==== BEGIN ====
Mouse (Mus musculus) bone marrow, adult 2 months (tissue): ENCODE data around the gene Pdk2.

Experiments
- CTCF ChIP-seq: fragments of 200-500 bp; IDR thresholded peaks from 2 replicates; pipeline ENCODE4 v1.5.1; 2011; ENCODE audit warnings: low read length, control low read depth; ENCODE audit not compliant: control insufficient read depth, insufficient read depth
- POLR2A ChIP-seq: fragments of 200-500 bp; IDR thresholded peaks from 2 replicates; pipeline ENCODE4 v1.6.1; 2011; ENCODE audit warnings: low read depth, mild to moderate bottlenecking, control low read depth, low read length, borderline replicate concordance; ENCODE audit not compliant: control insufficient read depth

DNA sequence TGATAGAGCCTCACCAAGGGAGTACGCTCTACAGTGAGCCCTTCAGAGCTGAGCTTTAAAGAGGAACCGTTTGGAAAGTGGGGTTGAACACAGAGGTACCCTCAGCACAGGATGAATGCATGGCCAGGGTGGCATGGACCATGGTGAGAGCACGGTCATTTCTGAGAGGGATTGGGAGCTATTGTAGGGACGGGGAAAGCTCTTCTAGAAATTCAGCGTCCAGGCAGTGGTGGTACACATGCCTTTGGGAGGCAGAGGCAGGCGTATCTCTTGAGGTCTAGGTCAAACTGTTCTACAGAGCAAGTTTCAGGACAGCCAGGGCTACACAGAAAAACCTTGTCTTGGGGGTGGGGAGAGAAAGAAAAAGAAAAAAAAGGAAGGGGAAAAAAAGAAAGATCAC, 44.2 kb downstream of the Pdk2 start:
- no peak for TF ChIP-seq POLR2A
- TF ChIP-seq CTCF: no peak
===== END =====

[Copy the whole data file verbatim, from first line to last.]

Mouse (Mus musculus) bone marrow, adult 2 months (tissue): ENCODE data around the gene Pdk2.

Experiments
- CTCF ChIP-seq: fragments of 200-500 bp; IDR thresholded peaks from 2 replicates; pipeline ENCODE4 v1.5.1; 2011; ENCODE audit warnings: low read length, control low read depth; ENCODE audit not compliant: control insufficient read depth, insufficient read depth
- POLR2A ChIP-seq: fragments of 200-500 bp; IDR thresholded peaks from 2 replicates; pipeline ENCODE4 v1.6.1; 2011; ENCODE audit warnings: low read depth, mild to moderate bottlenecking, control low read depth, low read length, borderline replicate concordance; ENCODE audit not compliant: control insufficient read depth

DNA sequence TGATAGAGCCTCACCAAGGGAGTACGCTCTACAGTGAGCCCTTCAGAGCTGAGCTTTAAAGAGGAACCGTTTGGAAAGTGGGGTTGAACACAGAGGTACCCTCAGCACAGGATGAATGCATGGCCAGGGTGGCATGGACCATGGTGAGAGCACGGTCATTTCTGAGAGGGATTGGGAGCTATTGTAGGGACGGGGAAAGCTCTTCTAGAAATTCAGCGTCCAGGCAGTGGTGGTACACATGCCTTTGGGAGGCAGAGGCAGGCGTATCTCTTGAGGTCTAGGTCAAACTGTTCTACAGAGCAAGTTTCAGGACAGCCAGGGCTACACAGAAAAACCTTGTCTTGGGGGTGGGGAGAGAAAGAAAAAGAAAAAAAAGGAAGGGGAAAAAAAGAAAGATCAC, 44.2 kb downstream of the Pdk2 start:
- no peak for TF ChIP-seq POLR2A
- TF ChIP-seq CTCF: no peak